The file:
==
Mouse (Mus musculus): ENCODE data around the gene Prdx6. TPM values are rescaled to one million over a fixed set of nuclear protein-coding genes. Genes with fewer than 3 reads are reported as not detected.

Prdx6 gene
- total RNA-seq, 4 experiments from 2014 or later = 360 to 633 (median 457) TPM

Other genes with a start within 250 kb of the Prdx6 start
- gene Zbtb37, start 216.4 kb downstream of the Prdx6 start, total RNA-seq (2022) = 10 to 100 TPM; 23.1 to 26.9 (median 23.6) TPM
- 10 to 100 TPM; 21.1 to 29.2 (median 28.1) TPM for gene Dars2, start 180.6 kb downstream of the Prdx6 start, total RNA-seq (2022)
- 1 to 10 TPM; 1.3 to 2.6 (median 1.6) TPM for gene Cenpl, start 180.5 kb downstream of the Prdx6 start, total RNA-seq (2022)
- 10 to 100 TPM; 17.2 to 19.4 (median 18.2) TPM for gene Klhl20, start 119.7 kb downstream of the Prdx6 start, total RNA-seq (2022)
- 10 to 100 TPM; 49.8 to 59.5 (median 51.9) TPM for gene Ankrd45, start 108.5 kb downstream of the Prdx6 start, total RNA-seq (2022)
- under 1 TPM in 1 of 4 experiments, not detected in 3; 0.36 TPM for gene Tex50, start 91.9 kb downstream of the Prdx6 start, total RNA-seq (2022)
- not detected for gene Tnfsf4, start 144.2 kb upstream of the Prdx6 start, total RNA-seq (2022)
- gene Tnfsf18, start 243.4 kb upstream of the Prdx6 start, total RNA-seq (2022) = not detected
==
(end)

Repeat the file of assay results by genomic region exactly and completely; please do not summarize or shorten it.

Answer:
Mouse (Mus musculus): ENCODE data around the gene Prdx6. TPM values are rescaled to one million over a fixed set of nuclear protein-coding genes. Genes with fewer than 3 reads are reported as not detected.

Prdx6 gene
- total RNA-seq, 4 experiments from 2014 or later = 360 to 633 (median 457) TPM

Other genes with a start within 250 kb of the Prdx6 start
- gene Zbtb37, start 216.4 kb downstream of the Prdx6 start, total RNA-seq (2022) = 10 to 100 TPM; 23.1 to 26.9 (median 23.6) TPM
- 10 to 100 TPM; 21.1 to 29.2 (median 28.1) TPM for gene Dars2, start 180.6 kb downstream of the Prdx6 start, total RNA-seq (2022)
- 1 to 10 TPM; 1.3 to 2.6 (median 1.6) TPM for gene Cenpl, start 180.5 kb downstream of the Prdx6 start, total RNA-seq (2022)
- 10 to 100 TPM; 17.2 to 19.4 (median 18.2) TPM for gene Klhl20, start 119.7 kb downstream of the Prdx6 start, total RNA-seq (2022)
- 10 to 100 TPM; 49.8 to 59.5 (median 51.9) TPM for gene Ankrd45, start 108.5 kb downstream of the Prdx6 start, total RNA-seq (2022)
- under 1 TPM in 1 of 4 experiments, not detected in 3; 0.36 TPM for gene Tex50, start 91.9 kb downstream of the Prdx6 start, total RNA-seq (2022)
- not detected for gene Tnfsf4, start 144.2 kb upstream of the Prdx6 start, total RNA-seq (2022)
- gene Tnfsf18, start 243.4 kb upstream of the Prdx6 start, total RNA-seq (2022) = not detected